Monday, January 14, 2013

Cans vs Bottles: Myths Busted


c.2010 J. Bull http://bullseyebrewco.com/
By now many of you have seen SierraNevada's big green tall boys on the shelves of your local bottle shop. Maybe you've been searching for some of that delicious GoldenRoad and only been able to find cans. No longer is the “Silver Bullet” for tasteless macro brews and soda pop--its popularity with the craft brewing community is growing everyday.

Much like the controversial “natural cork vs synthetic” argument in the wine industry, canning has been on the table of “flavor and tackiness” for some time now. What are the arguments against canning and do they have any validity or are they simply “old husbands tales”? I decided to do some research and find out for myself.

c.2012 M. Mioduszewski.
During the Craft Brewers Conference in San Diego I had the opportunity to sit down with the fine people of Crown Holdings. Crown Holdings creates the cans for Big Sky Brewing and Wachusett Brewing Companies. I wanted to hear about the process and couldn't have been more surprised by what I learned. Crown holds itself to some of the highest standards in the industry, through innovation and improvements on what is considered the most effective of packaging since the 1800's. They start by purchasing aluminum sheets and through a series of stamps and punches create a cylinder with a bottom on it and a separate top with an opener and perforated spout (to be added later at the brewery). They coat the inside of the cans with a special FDA-regulated coating which many canning companies do not make public because they are constantly trying to update and improve these coatings but I did get a fairly comprehensive answer after scouring some engineering and recycling forums online. The coating is a food safe polymer with vinyl-based resins (comestible polymeric coating) meant to keep metal particles (or metal salts) from migrating into the beer. This polymer is also impenetrable by anything other than industrial grade solvents or tremendous heat (as it is removed by most recycling plants) making it impossible to be eaten away by natural enzymes and acids that break down metals. Back pre-1980's before cobalt salts were regulated in beer (See History of Lite Beer) many people reported a metallic taste that came from drinking canned beers. This may not just have been naturally occurring in the beer but perhaps truly occurring in early cans that weren't coated with as sophisticated polymers as today's cans are. After coating the insides of the cans, topless wraps are sent through a screen printer to print the design appearing on the outside of the can, packaged, and shipped off to their designated breweries.

When I visited Oskar Blues Brewing out in Colorado they walked me through the canning process explaining how they ensure quality in flavor from the fermenting barrel to the can. Much as with bottling, they fill the cans using a counter-flow CO2 displacement filler that pre-charges the cans with CO2 and then pours the beer in to push the CO2 out the top, leaving a healthy foam head. Using a CO2 knife they cut the head level to the top of the can and float the can top on it before crimping it down. Unlike a bottle cap that is shaped more like a dome leaving room for air, the can tops are flat leaving no room between the carefully cured top and the foamy head. By keeping the oxygen out they are keeping the beer fresher longer by effectively preventing any oxidation.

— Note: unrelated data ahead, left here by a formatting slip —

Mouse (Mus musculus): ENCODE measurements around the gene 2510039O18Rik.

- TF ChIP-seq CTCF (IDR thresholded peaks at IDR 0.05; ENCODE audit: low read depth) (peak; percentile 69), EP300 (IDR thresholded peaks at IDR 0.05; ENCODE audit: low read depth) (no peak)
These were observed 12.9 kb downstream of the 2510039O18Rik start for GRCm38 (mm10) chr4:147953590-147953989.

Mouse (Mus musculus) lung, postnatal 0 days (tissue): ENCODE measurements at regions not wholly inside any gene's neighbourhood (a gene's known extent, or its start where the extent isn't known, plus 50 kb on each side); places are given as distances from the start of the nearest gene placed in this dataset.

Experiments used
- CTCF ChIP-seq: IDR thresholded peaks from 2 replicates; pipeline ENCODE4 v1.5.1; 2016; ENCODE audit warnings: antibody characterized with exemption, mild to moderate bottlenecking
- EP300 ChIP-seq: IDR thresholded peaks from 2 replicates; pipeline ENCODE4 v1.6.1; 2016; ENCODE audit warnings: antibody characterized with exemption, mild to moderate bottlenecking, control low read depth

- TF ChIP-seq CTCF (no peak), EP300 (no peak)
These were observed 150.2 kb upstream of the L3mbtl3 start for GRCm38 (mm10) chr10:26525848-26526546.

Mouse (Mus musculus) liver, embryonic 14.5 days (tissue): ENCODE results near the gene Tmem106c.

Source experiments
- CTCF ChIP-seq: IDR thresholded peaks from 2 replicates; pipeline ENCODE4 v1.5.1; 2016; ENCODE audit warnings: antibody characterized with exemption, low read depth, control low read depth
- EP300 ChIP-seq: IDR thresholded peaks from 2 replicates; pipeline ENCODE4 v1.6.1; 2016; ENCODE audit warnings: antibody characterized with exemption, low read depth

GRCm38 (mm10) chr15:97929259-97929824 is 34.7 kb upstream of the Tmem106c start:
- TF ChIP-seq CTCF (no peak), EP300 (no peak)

As far as taste goes, canning seems to be the best option for keeping all the good flavors in, and all the bad flavors out of beer. Also, since oxygen is more limited in canning than in bottling, the chances of your beer becoming oxidized is decreased considerably. The other most obvious point to note is that aluminum is impenetrable by sunlight--keeping those pesky UV rays out of the beer. I think it's safe to say that canning is good for the beer, and metal being an infinitely recyclable product it's good for the earth too.

But wait there's more! I've heard many a beer snob say “...but it looks tacky to drink out of a can!” Don't worry I addressed this issue as well.

I consulted the co-founder of one of the original can-only breweries in San Francisco: 21stAmendment's Shaun O'Sullivan, who complains “So many times I end up talking more about the packaging than about the beer itself.” When they first started production it seemed to them that canning being environmentally sound and beer-safe was a no-brainer, but also that it was perfect for people with an active lifestyle as well. “I want to go sailing or hiking, not hauling a bunch of bottles with me everywhere I go” says O'Sullivan, who points out the portability of cans before and after the beer has been consumed. He also stresses that unless you're out and about on an adventure, please kindly pour your Monk's Blood into the appropriate glassware because “a can is just a small keg, not always a drinking vessel” and we all love beer from kegs!